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Even More Tales of CGA Colors

An Accurate IBM 5153 Palette and Composite Color Consequences

A lot has been written about CGA graphics over the years; while most people seem to immediately have in mind the default pallete of cyan, magenta, white, and black, the card could do a lot more, especially if you had a composite monitor. I've added several thoughts to the mix over the past few years including my preferences for better color choices that games could have easily made. Now, here's some more on CGA colors! Regardless of whether or not a game used CGA well, what would have been seen back in the day depended on a number of factors including whether or not a true IBM CGA card was used (versus, say, a third party CGA card or a later standard such as EGA or VGA emulating a CGA graphics mode) and the particular model of monitor. Introduced in 1983, the IBM 5153 monitor is one such configuration that would provide a subtle difference compared to what is normally seen today with emulators. VileR of int10h.org has written an excellent analysis of the actual 16 colors an IBM 5153 would display and why; I highly recommend checking out his article The IBM 5153's True CGA Palette and Color Output...


The March Miscellaneous Mischief

Code, Books, and Squirrels

Welcome to March 2022! I don't have a particularly substantial update or review this month, but thought I would point a few things out. First is several PixelatedArcade code updates have been pushed live; some changes you won't notice as it's mostly backend administrative stuff, but I did finally enable sorting on game lists! It's a pretty basic feature and embarrassing it took this long to get in place. I've actually had the code in place for a while but not enabled due to some really poor performance; I finally resolved the performance issues so it's available now...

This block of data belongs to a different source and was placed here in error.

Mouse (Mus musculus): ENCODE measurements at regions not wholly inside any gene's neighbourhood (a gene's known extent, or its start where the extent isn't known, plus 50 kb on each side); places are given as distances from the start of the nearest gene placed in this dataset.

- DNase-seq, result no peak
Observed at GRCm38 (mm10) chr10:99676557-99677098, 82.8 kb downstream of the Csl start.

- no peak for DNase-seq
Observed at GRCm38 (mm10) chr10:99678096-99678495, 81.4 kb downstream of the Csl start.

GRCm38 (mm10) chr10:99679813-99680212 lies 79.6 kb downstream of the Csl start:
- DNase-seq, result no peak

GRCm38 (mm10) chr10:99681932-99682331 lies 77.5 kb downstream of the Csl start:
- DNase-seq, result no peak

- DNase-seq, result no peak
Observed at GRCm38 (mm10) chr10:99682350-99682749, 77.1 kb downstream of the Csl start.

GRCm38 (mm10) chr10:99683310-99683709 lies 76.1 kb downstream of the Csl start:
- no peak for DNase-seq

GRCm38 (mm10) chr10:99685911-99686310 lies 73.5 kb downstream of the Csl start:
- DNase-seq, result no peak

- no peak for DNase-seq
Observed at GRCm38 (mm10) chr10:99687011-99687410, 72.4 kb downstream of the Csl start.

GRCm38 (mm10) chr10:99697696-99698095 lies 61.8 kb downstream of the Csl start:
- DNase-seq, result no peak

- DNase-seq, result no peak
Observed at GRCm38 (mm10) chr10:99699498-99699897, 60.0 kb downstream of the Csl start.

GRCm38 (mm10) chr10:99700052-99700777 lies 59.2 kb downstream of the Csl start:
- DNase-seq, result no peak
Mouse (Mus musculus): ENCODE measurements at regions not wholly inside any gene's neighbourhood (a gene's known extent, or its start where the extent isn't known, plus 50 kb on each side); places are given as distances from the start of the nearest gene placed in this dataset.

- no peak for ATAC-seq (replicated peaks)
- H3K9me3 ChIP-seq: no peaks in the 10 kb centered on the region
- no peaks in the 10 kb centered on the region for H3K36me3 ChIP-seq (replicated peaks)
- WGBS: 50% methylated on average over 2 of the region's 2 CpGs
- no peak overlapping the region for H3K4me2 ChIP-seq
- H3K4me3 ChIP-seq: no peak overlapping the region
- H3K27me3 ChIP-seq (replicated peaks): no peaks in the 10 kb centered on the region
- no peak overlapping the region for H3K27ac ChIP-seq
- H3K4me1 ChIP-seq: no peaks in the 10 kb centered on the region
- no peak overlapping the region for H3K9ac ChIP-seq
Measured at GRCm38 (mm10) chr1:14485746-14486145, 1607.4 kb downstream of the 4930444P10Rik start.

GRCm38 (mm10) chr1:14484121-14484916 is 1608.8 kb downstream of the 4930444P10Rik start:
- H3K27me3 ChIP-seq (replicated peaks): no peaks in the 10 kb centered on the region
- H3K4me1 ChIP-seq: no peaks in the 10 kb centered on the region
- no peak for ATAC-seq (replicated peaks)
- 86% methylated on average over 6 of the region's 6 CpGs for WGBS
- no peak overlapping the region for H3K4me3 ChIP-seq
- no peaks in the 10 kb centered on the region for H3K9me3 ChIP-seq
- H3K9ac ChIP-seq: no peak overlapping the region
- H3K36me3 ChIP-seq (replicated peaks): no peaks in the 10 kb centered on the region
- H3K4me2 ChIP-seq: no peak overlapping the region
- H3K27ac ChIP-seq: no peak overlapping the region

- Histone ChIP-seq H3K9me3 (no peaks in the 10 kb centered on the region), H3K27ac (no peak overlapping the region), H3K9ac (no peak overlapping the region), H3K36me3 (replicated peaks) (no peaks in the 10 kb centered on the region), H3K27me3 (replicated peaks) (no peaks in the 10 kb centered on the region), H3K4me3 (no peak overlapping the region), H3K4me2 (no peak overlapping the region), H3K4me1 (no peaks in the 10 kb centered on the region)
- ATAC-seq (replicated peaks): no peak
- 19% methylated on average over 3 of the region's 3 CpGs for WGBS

Do Not Attempt To Adjust The Picture

Actually, DO Adjust It For These Games

Color monitors are ubiquitous now, but that wasn't so in the early days of computing. On early computer systems and game consoles where support for color displays was even an option, color was always achieved with various trade offs (usually as a result of limited amounts of RAM in order to keep prices low). Some computers simply limited the number of colors available at once; the Amstrad CPC and IBM PC with CGA let programmers set any pixel to any color, but no more than four colors at a time could be on screen (without clever programming that is). Many systems, including the popular Commodore 64, allowed more colors on screen at once with the catch that you couldn't just set any pixel to whatever color you wanted willy nilly; the screen was instead broken up into blocks, and within each block there could only be a limited number of colors (typically 2 or 4) depending on the resolution and computer. And finally, among this list of tricks to achieve color are systems that took advantage of artifacting in NTSC composite video. This oddball technique turned a flaw into an advantage to achieve more colors on the screen with the disadvantage being a loss of resolution and clarity...